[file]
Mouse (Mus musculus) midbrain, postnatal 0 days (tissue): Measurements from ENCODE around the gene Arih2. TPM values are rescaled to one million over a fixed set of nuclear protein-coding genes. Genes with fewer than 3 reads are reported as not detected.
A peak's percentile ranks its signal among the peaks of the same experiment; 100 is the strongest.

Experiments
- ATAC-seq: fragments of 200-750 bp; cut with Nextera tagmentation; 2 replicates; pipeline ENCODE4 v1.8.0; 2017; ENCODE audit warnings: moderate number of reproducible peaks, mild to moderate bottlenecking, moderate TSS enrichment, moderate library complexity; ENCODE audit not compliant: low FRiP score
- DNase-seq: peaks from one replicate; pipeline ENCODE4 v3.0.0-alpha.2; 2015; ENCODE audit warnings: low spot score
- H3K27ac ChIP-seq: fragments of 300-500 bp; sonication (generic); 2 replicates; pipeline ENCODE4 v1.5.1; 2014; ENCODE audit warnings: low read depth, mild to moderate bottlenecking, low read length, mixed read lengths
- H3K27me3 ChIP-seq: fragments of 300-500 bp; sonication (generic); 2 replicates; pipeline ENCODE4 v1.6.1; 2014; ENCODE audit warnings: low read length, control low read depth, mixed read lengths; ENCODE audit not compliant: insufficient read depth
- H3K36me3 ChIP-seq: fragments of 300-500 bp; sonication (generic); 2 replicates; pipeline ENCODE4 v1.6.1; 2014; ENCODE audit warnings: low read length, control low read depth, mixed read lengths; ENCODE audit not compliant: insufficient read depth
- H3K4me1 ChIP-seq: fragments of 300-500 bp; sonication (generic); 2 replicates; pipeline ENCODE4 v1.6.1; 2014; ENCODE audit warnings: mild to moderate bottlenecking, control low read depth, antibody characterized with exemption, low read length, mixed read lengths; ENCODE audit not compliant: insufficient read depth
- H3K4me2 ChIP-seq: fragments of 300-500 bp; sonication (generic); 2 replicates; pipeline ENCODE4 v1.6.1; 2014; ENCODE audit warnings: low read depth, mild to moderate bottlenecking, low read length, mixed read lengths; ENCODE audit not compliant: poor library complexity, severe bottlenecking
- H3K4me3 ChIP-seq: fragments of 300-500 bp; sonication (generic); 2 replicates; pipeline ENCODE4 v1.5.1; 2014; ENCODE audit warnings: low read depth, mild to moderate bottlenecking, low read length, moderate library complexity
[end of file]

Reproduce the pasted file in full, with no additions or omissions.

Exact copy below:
Mouse (Mus musculus) midbrain, postnatal 0 days (tissue): Measurements from ENCODE around the gene Arih2. TPM values are rescaled to one million over a fixed set of nuclear protein-coding genes. Genes with fewer than 3 reads are reported as not detected.
A peak's percentile ranks its signal among the peaks of the same experiment; 100 is the strongest.

Experiments
- ATAC-seq: fragments of 200-750 bp; cut with Nextera tagmentation; 2 replicates; pipeline ENCODE4 v1.8.0; 2017; ENCODE audit warnings: moderate number of reproducible peaks, mild to moderate bottlenecking, moderate TSS enrichment, moderate library complexity; ENCODE audit not compliant: low FRiP score
- DNase-seq: peaks from one replicate; pipeline ENCODE4 v3.0.0-alpha.2; 2015; ENCODE audit warnings: low spot score
- H3K27ac ChIP-seq: fragments of 300-500 bp; sonication (generic); 2 replicates; pipeline ENCODE4 v1.5.1; 2014; ENCODE audit warnings: low read depth, mild to moderate bottlenecking, low read length, mixed read lengths
- H3K27me3 ChIP-seq: fragments of 300-500 bp; sonication (generic); 2 replicates; pipeline ENCODE4 v1.6.1; 2014; ENCODE audit warnings: low read length, control low read depth, mixed read lengths; ENCODE audit not compliant: insufficient read depth
- H3K36me3 ChIP-seq: fragments of 300-500 bp; sonication (generic); 2 replicates; pipeline ENCODE4 v1.6.1; 2014; ENCODE audit warnings: low read length, control low read depth, mixed read lengths; ENCODE audit not compliant: insufficient read depth
- H3K4me1 ChIP-seq: fragments of 300-500 bp; sonication (generic); 2 replicates; pipeline ENCODE4 v1.6.1; 2014; ENCODE audit warnings: mild to moderate bottlenecking, control low read depth, antibody characterized with exemption, low read length, mixed read lengths; ENCODE audit not compliant: insufficient read depth
- H3K4me2 ChIP-seq: fragments of 300-500 bp; sonication (generic); 2 replicates; pipeline ENCODE4 v1.6.1; 2014; ENCODE audit warnings: low read depth, mild to moderate bottlenecking, low read length, mixed read lengths; ENCODE audit not compliant: poor library complexity, severe bottlenecking
- H3K4me3 ChIP-seq: fragments of 300-500 bp; sonication (generic); 2 replicates; pipeline ENCODE4 v1.5.1; 2014; ENCODE audit warnings: low read depth, mild to moderate bottlenecking, low read length, moderate library complexity